After being captured by Antinomy, Alabaster learns how the seasons started. He learns that curious orogenes created a hole that reached into the core of the earth, expelling the moon and causing apocalyptic seasons.

Ultimately, one can summarize that digging the hole was waste of time and energy, much like college! This class has made me realize how much of my education is wasted because of stress about money or the one number that defines my ability to succeed in the future, the dreaded GPA. It costs over 20,000 dollars a year to go to a state school if you are a New York state resident. By the time you finish school, you’re well over 80,000 dollars in debt. Most people, in addition to school debt, have to pay rent, car payments, insurance payments etc. Therefore, the debt gets paid off gradually. Since it’s being paid off gradually—and not immediately—your loans are incurring interest.

The best part is that all of this is that your whole future (and ability to pay off this massive debt) depends on your GPA. I’m going to law school. My whole future depends on how I look on paper. They will look at this number, and make a decision that is crucial to my future. It feels like, the worse my grades are, the bigger the hole is. If I keep them up, minimal damage is done, but if I let them slip, I expel the moon and set off deadly seasons in my life.

Ironically, my grades are not always within my control. At UB, my professor admitted to me that he could only give out a certain number of A’s and B’s and C’s. A project that was an A in his eyes had to be demoted to an A- because of the school’s policies on leniency. I have another professor at Geneseo, who is a wonderful person, that doesn’t “believe” in giving 100’s, because there is always “room for improvement”. While I understand the principle, I don’t like how it affects my academic standing. School is a scam that opens doors for the affluent and lucky. If I’m not the human embodiment of perfection, I’m paying dozens of thousands of dollars to be weeded out of success.

Much of what I did at UB and occasionally here is busy work. I can’t afford an education that requires me to tedious do busy work, rather than refining my skills. People who don’t have to worry about bills and expenses can afford to do a little busy work. However, those of us who work to pay our expenses, cannot afford any wasted time. Much of my education–especially at UB–has felt like wasted time and effort. Could it not be argued that they way college is designed perpetuates the wealth gap?  It is deathly expensive, It tests your ability to do excessive amounts of busy work, and then all you have to show for yourself at the end is one defining number. I can count one one hand the classes that have pushed me to succeed, and better myself throughout my college career.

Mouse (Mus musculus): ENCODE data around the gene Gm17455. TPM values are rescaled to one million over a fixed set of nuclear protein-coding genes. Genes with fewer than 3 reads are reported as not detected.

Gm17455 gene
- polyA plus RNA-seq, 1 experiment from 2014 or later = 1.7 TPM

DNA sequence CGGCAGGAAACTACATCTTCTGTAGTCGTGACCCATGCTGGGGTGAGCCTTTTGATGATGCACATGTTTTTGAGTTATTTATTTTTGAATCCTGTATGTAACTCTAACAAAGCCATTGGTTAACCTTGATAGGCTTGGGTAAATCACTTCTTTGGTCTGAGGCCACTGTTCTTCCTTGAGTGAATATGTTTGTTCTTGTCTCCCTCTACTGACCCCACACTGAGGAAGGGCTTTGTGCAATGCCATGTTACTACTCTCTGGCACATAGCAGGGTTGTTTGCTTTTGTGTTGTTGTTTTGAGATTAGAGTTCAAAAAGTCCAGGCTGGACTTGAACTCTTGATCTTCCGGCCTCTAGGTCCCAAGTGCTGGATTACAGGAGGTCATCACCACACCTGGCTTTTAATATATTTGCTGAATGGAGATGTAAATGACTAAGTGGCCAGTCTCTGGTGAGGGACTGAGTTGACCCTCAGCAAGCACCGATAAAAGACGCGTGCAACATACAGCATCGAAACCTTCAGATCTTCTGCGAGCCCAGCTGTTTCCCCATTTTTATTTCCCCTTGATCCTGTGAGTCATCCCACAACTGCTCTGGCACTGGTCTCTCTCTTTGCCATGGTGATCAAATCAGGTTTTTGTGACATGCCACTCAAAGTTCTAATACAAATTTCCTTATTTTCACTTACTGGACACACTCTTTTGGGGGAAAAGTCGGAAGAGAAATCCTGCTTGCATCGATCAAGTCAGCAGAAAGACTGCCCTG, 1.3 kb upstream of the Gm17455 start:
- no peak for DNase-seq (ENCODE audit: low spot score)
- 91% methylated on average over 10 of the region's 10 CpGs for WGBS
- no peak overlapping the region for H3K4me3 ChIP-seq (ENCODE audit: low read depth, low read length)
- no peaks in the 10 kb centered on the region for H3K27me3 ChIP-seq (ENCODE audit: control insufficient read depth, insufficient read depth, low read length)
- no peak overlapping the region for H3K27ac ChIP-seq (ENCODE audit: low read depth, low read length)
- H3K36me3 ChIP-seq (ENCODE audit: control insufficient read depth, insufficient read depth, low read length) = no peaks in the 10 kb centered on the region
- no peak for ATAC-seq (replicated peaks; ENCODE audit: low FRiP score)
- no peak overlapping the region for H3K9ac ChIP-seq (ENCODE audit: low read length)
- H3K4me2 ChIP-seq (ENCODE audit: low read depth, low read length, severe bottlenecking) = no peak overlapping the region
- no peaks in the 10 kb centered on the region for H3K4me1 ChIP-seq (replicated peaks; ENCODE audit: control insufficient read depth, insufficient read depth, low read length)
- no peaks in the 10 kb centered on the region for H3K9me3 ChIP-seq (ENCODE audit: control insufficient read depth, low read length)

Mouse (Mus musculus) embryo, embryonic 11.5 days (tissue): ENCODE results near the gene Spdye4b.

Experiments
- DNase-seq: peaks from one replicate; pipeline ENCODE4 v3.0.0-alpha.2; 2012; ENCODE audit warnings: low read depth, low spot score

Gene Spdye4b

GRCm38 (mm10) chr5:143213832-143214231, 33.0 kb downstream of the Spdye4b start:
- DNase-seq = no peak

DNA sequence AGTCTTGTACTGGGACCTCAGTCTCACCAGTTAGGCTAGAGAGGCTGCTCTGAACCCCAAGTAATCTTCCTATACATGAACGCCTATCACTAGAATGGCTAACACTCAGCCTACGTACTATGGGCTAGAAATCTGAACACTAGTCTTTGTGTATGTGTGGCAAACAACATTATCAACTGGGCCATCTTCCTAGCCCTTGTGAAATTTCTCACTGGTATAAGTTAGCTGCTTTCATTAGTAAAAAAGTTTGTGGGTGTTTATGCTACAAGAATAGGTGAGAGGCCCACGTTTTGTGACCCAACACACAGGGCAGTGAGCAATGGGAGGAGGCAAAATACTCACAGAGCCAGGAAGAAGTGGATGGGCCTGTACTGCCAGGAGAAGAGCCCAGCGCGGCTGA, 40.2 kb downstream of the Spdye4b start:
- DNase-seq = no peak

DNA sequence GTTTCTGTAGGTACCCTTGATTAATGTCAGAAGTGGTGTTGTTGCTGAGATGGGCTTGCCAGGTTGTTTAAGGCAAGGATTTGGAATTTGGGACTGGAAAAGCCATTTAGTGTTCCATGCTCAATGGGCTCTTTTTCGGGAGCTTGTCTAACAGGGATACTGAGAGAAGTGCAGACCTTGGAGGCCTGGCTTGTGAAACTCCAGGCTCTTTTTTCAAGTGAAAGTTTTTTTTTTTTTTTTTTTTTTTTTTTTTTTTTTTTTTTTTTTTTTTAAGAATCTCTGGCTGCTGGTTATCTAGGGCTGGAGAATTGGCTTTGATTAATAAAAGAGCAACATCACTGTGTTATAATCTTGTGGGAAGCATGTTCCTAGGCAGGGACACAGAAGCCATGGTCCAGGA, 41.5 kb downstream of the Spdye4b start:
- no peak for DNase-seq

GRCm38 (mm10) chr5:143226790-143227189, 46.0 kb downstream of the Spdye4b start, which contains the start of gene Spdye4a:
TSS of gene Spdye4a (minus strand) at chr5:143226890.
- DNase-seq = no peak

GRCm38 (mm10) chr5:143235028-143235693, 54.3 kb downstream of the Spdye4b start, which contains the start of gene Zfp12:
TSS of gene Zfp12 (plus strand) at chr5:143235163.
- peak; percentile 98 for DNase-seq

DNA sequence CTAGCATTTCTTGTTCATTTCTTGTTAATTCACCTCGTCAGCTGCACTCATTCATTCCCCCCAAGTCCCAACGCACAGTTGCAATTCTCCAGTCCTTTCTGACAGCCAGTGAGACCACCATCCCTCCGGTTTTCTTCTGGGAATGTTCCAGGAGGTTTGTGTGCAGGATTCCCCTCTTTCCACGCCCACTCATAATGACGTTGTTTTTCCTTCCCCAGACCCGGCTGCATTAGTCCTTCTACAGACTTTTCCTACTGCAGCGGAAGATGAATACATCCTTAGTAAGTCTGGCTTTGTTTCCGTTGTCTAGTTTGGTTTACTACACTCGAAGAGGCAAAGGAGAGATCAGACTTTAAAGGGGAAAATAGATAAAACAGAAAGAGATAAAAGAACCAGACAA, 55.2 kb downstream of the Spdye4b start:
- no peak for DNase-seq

This class actually requires me to analyze my abilities as a writer and to improve. I’ve only had a few classes that have done this. I appreciate it, but at the same time, it makes me mad. I’m mad that the cost of improvement and real education is damage to that dreaded number that defines my future. I’m mad that in order to improve and fix mistakes, I need to take a series of dents to this precious number. Realizing this has made me wonder what the point of being here is, when the classes that make me better, make me look like a failure, and the classes that are no real benefit to me improve my academic standing. It really makes me feel like college is a waste of time and energy at times, like digging the hole that messed the world up.

It’s a dramatic metaphor, but at UB, I didn’t learn anything and no one cared. However, my GPA was law school material. Here, I’m becoming better and growing as a person, but I have a decreased chance of getting into a good school because that number is lower. Perhaps I would be less pessimistic if I didn’t already have so much student debt. This system feels as damaging and pointless as the system of standardized testing that plagues American education. Both limit progress and growth, as did digging the hole that set off the season and set humanity back centuries. The only difference is that I’m digging a financial hole, instead of a physical one.

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